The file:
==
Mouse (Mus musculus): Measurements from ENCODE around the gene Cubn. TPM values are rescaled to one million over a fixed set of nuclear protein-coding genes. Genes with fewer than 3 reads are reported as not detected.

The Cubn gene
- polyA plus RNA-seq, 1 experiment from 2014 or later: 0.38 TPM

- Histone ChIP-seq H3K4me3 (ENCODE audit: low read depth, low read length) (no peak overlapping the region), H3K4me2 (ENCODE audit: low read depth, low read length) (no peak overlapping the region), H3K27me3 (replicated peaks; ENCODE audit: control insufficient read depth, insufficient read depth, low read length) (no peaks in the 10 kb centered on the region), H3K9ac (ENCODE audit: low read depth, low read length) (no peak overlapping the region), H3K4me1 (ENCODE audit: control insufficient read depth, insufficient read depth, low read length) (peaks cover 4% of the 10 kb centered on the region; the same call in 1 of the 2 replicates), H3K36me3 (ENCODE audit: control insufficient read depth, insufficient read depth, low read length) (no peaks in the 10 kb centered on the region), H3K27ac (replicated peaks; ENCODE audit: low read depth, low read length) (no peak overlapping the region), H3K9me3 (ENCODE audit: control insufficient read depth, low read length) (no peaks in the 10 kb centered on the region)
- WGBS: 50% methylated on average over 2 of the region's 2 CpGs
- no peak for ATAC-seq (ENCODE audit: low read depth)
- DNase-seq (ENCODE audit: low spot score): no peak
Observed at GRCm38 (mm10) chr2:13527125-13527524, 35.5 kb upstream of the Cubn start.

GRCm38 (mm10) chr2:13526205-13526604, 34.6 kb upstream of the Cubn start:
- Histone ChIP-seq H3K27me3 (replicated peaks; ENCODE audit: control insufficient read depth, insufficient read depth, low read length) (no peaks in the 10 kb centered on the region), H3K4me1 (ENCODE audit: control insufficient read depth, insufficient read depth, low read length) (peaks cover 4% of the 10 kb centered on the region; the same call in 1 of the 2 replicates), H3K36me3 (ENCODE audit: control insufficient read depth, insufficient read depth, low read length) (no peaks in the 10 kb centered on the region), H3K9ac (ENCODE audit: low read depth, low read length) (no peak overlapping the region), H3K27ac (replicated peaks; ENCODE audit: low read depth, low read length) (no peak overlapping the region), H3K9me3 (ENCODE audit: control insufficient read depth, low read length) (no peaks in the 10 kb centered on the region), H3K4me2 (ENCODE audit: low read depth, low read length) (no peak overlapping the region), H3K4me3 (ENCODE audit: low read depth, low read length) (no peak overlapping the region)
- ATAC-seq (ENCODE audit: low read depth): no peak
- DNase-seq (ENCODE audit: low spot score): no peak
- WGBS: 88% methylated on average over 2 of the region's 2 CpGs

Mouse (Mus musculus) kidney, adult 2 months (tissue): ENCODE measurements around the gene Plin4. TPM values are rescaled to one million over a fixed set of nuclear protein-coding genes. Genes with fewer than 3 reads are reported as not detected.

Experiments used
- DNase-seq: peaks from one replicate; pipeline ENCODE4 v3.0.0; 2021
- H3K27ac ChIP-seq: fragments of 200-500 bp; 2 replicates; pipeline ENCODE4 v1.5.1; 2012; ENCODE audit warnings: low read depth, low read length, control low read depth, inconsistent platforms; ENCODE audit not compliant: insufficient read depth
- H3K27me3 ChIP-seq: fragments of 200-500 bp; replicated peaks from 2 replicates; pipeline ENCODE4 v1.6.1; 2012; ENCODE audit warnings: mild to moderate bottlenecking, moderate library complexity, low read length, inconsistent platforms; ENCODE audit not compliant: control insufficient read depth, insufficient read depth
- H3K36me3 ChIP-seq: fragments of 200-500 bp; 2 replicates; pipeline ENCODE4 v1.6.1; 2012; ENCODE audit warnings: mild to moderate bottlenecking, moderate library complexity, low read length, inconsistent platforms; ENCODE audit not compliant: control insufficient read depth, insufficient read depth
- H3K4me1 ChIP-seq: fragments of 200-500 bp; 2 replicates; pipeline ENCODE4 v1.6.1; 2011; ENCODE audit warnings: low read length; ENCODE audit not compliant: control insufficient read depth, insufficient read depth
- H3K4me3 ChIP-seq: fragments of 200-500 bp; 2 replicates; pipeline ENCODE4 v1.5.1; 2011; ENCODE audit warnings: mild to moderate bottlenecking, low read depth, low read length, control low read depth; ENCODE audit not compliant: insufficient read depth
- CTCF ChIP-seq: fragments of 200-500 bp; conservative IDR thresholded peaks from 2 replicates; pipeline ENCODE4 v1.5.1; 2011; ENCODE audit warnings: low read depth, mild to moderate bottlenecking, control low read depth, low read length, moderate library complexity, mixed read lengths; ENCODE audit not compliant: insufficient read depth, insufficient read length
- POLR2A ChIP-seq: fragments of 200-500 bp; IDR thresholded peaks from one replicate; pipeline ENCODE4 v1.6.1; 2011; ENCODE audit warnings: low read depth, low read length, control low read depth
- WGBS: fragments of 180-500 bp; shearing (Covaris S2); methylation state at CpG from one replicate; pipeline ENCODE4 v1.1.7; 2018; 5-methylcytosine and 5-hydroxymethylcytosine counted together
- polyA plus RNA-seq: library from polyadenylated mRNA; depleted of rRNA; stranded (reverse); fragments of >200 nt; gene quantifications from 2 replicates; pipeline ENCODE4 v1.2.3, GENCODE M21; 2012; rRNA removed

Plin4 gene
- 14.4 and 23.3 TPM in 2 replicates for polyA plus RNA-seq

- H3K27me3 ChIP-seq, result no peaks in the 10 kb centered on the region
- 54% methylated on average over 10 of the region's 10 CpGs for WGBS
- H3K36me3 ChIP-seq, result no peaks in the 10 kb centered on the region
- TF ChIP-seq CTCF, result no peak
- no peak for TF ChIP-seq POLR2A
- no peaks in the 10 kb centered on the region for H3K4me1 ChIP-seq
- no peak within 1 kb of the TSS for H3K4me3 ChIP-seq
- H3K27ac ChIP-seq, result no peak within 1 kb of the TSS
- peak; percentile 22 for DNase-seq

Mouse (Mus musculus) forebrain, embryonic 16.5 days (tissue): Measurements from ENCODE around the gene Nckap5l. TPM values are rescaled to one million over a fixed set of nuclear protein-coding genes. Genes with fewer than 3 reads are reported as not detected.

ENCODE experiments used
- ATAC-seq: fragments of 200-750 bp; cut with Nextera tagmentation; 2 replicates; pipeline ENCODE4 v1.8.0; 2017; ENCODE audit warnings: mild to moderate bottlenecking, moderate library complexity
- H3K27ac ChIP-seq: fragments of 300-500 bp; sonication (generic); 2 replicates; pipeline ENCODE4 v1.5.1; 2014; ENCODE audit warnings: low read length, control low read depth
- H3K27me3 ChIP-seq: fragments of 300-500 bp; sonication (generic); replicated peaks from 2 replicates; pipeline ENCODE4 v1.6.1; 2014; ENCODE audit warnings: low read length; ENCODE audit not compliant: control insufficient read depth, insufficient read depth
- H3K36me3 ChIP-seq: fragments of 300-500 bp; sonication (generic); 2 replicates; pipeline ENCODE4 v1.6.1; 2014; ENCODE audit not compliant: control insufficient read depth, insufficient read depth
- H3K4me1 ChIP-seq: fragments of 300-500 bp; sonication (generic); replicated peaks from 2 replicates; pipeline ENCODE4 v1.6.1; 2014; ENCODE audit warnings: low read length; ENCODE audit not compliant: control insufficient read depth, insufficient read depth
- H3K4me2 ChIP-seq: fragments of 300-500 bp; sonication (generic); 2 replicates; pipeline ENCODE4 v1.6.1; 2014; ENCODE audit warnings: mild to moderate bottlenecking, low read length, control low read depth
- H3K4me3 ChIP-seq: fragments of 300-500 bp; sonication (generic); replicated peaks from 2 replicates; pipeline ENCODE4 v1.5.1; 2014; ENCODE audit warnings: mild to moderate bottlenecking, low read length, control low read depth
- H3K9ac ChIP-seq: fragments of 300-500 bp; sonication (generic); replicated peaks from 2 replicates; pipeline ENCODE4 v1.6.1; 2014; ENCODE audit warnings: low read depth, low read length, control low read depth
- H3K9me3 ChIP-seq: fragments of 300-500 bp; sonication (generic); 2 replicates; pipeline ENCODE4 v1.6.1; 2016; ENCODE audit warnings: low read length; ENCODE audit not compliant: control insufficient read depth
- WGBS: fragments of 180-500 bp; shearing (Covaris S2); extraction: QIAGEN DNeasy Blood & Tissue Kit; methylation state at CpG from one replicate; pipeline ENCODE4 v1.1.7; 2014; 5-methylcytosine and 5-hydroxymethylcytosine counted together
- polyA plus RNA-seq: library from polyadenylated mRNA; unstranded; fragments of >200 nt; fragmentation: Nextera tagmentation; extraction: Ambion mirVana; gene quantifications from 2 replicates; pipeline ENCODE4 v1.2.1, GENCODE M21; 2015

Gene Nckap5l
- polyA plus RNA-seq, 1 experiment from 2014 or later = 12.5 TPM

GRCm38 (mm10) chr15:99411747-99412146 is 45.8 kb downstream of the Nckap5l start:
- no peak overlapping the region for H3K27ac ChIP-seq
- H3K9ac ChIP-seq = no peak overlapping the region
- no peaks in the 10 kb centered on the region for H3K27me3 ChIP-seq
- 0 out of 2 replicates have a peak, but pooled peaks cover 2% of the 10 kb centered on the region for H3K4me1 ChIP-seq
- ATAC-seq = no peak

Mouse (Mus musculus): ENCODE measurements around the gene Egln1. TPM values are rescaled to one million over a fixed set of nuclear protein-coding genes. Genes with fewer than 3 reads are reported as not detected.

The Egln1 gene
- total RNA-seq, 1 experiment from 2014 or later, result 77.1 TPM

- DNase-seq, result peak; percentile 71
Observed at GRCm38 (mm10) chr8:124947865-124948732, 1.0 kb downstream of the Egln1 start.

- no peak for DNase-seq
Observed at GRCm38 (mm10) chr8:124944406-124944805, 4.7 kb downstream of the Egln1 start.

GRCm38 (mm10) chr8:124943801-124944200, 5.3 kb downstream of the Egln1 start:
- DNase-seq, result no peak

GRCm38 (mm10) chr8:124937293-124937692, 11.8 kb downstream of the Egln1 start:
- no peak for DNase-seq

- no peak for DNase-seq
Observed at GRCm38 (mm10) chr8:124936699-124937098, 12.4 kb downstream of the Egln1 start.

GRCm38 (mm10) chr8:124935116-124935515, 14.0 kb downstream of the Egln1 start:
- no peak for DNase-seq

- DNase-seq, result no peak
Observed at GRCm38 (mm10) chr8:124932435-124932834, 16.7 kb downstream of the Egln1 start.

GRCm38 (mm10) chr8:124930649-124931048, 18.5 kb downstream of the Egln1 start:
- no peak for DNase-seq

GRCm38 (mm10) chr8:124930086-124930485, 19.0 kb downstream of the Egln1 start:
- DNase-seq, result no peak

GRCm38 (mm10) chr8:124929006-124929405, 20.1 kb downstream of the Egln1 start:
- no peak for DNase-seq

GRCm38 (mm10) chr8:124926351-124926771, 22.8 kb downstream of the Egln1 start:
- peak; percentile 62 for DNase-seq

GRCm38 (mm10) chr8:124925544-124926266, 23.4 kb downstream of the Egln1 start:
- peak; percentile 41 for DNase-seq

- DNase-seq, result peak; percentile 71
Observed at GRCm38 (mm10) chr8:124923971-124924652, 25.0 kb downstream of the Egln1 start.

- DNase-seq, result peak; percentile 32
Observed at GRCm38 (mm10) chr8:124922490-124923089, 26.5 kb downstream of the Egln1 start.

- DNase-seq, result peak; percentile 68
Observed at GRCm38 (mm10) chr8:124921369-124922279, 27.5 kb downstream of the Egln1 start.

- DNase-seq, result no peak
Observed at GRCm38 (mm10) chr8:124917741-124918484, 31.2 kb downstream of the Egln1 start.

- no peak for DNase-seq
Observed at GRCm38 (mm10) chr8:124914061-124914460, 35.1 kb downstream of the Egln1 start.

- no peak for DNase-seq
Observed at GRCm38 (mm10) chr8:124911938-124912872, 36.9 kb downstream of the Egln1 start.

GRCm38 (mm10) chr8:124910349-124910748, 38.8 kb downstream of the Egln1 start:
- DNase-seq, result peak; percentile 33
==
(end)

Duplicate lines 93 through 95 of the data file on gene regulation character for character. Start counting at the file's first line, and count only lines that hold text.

- no peak for DNase-seq
Observed at GRCm38 (mm10) chr8:124914061-124914460, 35.1 kb downstream of the Egln1 start.

- no peak for DNase-seq